Day 3 Sydney – Brisbane

Crew listening to Captain Ross speach on 18th Century Sailing

The crew are adjusting well into the three watch system. Each watch is named traditionally on Endeavour after the three masts on the ship; the Foremast, Mainmast and Mizzen. Again to keep with tradition the ship works on a dog watch. A dog watch is a watch between 1600 to 1800 and the second watch from 1800 to 2000, the reason behind this watch is that in order for the crew to rotate through all the watches it is necessary to split one of the watches in half, to create an odd number of watches in a ship’s day. This allows the crew to stand different watches instead of one team being forced to stand the mid-watch every night.

It is late afternoon and the sea has a 4 meter swell and there is a wind force of 5-6 Easterly’s with South Easterly gusts. The Forecourse and the fore topmast staysail are set after lunch to give us a bit more drive.  The weather has deteriorated and there are heavy downpours leaving the Mizzen watch cold and wet. We are currently sailing further offshore as we are approaching Port Stephens, this is for two reasons. The first being that on the South side is ‘Stockton Bight’ which is notorious for shipwrecks and with Easterly winds we are going to be pushed closer inshore so it is important that we sail far enough out to clear the point. The second reason being that there is the Eastern Australian Current running down which we want to avoid sailing into as current speeds can reach up to 4 knots. This would have a great effect on Endeavour’s speed so much so it could actually stop us from making headway.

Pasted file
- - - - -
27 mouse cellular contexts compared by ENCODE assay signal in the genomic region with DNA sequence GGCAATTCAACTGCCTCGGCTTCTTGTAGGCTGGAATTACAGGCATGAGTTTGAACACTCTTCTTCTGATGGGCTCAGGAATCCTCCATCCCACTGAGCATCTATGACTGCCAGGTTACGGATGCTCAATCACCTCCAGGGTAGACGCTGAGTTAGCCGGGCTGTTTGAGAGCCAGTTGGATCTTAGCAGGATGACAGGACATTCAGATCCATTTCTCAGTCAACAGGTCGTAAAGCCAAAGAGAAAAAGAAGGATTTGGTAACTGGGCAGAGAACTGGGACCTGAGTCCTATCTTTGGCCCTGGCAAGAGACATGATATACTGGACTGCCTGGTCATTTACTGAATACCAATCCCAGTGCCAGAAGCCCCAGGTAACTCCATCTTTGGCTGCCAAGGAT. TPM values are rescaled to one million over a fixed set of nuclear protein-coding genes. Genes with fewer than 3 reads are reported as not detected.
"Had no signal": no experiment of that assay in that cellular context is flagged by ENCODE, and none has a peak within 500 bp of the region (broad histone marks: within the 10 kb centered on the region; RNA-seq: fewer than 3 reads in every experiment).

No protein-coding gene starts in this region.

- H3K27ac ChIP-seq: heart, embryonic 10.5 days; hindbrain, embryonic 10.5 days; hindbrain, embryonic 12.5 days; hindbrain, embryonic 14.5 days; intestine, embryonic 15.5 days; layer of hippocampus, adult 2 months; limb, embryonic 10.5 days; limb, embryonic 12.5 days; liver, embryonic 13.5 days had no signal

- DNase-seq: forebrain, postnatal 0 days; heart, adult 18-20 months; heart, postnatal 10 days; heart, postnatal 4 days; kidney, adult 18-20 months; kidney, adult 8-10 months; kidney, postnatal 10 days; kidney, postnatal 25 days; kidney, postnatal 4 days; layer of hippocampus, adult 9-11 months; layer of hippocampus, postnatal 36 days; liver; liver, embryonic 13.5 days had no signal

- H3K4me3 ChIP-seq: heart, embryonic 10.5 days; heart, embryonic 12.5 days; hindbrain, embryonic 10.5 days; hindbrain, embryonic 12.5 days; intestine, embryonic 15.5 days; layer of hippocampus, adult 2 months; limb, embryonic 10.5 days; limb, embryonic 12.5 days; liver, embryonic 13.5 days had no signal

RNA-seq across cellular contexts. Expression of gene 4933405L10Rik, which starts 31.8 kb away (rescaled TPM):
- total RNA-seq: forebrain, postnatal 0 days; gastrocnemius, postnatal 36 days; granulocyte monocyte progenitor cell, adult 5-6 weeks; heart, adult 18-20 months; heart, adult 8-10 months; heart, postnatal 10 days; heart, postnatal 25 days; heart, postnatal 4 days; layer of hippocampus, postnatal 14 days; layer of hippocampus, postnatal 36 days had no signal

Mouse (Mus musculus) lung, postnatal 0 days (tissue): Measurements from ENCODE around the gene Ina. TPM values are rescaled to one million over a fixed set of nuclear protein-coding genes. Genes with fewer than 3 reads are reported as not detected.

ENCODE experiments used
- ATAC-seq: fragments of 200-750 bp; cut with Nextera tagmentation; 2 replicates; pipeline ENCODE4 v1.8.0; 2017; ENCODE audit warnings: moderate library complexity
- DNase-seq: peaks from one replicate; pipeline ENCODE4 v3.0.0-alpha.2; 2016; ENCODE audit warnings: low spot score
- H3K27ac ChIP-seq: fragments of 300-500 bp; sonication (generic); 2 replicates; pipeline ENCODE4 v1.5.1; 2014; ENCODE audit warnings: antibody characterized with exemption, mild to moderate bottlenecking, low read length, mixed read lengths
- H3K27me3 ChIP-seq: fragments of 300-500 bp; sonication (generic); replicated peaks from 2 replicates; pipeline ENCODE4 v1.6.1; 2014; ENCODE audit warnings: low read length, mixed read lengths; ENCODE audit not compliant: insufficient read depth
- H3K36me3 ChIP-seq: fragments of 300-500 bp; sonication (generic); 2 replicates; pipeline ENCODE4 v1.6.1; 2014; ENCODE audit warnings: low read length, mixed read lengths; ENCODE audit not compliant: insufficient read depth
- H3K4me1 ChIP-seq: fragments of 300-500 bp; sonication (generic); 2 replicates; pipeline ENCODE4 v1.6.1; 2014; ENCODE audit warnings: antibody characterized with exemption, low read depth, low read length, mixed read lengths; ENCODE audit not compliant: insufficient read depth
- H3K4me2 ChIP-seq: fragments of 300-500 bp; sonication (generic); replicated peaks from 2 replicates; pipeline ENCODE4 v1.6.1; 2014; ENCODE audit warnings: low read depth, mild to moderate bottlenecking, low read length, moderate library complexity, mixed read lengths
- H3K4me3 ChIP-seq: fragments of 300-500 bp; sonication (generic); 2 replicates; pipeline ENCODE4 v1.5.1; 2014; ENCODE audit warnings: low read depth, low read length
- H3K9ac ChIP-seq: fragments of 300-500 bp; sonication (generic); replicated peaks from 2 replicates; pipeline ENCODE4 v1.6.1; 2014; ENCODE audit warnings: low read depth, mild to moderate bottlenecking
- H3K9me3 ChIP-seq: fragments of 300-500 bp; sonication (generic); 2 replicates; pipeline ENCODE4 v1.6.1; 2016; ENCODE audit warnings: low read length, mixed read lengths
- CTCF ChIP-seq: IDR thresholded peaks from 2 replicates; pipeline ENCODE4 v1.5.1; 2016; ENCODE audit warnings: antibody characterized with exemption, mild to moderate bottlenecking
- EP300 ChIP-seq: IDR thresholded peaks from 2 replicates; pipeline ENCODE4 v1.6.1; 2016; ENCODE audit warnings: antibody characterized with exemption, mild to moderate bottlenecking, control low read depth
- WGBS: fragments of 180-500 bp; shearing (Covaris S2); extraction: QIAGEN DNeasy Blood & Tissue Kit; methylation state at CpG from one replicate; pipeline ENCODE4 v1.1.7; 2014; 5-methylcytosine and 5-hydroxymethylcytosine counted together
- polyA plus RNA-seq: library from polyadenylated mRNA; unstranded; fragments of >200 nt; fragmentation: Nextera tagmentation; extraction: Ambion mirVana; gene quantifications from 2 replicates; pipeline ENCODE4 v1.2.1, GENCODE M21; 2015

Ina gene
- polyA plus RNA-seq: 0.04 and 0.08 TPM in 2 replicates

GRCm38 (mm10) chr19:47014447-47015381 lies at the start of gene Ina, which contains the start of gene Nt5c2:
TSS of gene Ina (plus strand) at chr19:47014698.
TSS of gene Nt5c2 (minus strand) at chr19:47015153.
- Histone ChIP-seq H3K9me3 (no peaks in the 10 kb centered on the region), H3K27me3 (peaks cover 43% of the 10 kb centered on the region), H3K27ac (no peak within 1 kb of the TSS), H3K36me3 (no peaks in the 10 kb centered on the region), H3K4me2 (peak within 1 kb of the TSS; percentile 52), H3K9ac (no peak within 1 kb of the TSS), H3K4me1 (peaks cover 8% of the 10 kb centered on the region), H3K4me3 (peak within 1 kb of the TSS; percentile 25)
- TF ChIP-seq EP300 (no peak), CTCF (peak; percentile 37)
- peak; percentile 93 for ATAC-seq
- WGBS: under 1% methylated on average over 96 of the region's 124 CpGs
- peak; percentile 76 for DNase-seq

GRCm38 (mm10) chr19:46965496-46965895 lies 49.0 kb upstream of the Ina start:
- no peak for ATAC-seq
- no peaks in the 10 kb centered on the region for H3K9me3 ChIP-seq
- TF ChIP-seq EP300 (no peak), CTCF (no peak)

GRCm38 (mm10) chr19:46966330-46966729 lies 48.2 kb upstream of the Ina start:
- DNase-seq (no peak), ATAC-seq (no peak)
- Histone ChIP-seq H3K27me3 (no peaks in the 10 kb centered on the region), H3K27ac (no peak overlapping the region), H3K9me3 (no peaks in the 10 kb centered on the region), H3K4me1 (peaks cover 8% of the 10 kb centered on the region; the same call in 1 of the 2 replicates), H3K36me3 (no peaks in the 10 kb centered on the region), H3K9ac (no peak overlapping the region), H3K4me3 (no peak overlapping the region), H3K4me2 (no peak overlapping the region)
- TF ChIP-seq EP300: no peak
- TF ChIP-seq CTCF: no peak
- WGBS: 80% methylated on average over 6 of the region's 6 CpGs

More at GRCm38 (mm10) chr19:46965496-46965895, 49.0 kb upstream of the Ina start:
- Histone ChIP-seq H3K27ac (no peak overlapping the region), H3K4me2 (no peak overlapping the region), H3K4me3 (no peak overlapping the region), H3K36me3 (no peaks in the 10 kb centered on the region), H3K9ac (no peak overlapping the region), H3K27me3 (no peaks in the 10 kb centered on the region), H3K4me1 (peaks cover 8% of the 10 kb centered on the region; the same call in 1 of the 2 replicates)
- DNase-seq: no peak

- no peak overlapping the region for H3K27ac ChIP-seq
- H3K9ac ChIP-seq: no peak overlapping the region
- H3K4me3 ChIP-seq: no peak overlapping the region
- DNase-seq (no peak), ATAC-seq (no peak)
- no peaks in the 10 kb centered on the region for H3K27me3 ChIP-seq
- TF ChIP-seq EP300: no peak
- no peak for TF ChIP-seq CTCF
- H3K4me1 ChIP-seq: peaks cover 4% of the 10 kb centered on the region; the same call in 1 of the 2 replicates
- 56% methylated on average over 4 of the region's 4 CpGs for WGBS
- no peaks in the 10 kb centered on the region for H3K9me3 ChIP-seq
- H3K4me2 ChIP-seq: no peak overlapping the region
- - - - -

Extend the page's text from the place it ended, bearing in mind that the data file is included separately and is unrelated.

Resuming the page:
The weather continues to be unpredictable during the night and as anticipated the navigation around the point is tricky. Anthony from Canberra does a sterling job on the helm and keeps the ship on the correct course and sails her safely past the point. Our first sighting of dolphins off the bow sprit brings cheer to the gloomy, dark and wet night.

Dirk taking a sight with the Sextant and Nat enjoying a well deserved moments rest

By morning most of the crew have found their sea legs and are ready to feast on breakfast. Although there is still a 3m swell there are blue skies and sunshine heightening the mood. Today we start with ‘Happy Hour.’ ‘Happy Hour’ is when each watch is designated a certain area of the ship to give her a thorough clean. After the rough seas and wet weather she definitely needs a good scrub. Ross begins his lectures this morning discussing 18th century sailing and the reality of what it would have been like to sail on the original Endeavour. The permanent crew are keen and eager to test their sextant* skills and I spot a few on deck taking sights. 

*A sextant is an instrument used to measure the angle from a celestial body to the horizon and by using tables this helps determine your position.

All’s well.

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About Endeavour Crew

The replica of Captain Cook’s tall ship HMB Endeavour is managed by the Australian National Maritime Museum. Endeavour regularly sails in Australian waters and we keep a ship’s blog to give you an insight into life on board.

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